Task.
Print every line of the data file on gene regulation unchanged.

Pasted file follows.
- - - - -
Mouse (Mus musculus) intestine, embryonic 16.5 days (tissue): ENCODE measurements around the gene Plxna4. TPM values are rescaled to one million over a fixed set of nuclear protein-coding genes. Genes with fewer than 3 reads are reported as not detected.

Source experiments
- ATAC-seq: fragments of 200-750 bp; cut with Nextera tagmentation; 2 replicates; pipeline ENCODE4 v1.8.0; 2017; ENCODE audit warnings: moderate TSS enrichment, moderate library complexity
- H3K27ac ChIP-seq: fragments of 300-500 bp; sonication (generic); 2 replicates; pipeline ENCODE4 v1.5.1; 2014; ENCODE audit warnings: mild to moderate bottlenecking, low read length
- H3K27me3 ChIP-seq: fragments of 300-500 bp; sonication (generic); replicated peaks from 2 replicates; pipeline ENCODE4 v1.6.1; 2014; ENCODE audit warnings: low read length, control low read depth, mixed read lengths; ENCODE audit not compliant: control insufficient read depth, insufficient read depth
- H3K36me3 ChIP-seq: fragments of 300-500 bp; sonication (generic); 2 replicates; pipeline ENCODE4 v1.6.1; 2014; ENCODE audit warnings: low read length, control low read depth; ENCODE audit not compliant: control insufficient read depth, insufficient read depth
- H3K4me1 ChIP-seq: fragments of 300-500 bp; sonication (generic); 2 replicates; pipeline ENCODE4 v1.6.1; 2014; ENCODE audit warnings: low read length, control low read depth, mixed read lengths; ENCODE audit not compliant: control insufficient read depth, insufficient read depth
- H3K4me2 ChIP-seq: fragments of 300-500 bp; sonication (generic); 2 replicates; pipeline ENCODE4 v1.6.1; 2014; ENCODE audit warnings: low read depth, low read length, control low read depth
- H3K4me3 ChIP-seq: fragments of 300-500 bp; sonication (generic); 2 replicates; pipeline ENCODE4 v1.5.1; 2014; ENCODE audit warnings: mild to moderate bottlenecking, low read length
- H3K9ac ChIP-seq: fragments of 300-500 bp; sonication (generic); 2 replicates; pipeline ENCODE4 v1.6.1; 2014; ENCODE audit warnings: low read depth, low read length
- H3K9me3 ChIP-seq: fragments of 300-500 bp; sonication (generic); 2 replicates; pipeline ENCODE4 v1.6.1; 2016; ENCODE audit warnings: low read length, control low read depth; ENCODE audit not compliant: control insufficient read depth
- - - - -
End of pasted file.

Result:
Mouse (Mus musculus) intestine, embryonic 16.5 days (tissue): ENCODE measurements around the gene Plxna4. TPM values are rescaled to one million over a fixed set of nuclear protein-coding genes. Genes with fewer than 3 reads are reported as not detected.

Source experiments
- ATAC-seq: fragments of 200-750 bp; cut with Nextera tagmentation; 2 replicates; pipeline ENCODE4 v1.8.0; 2017; ENCODE audit warnings: moderate TSS enrichment, moderate library complexity
- H3K27ac ChIP-seq: fragments of 300-500 bp; sonication (generic); 2 replicates; pipeline ENCODE4 v1.5.1; 2014; ENCODE audit warnings: mild to moderate bottlenecking, low read length
- H3K27me3 ChIP-seq: fragments of 300-500 bp; sonication (generic); replicated peaks from 2 replicates; pipeline ENCODE4 v1.6.1; 2014; ENCODE audit warnings: low read length, control low read depth, mixed read lengths; ENCODE audit not compliant: control insufficient read depth, insufficient read depth
- H3K36me3 ChIP-seq: fragments of 300-500 bp; sonication (generic); 2 replicates; pipeline ENCODE4 v1.6.1; 2014; ENCODE audit warnings: low read length, control low read depth; ENCODE audit not compliant: control insufficient read depth, insufficient read depth
- H3K4me1 ChIP-seq: fragments of 300-500 bp; sonication (generic); 2 replicates; pipeline ENCODE4 v1.6.1; 2014; ENCODE audit warnings: low read length, control low read depth, mixed read lengths; ENCODE audit not compliant: control insufficient read depth, insufficient read depth
- H3K4me2 ChIP-seq: fragments of 300-500 bp; sonication (generic); 2 replicates; pipeline ENCODE4 v1.6.1; 2014; ENCODE audit warnings: low read depth, low read length, control low read depth
- H3K4me3 ChIP-seq: fragments of 300-500 bp; sonication (generic); 2 replicates; pipeline ENCODE4 v1.5.1; 2014; ENCODE audit warnings: mild to moderate bottlenecking, low read length
- H3K9ac ChIP-seq: fragments of 300-500 bp; sonication (generic); 2 replicates; pipeline ENCODE4 v1.6.1; 2014; ENCODE audit warnings: low read depth, low read length
- H3K9me3 ChIP-seq: fragments of 300-500 bp; sonication (generic); 2 replicates; pipeline ENCODE4 v1.6.1; 2016; ENCODE audit warnings: low read length, control low read depth; ENCODE audit not compliant: control insufficient read depth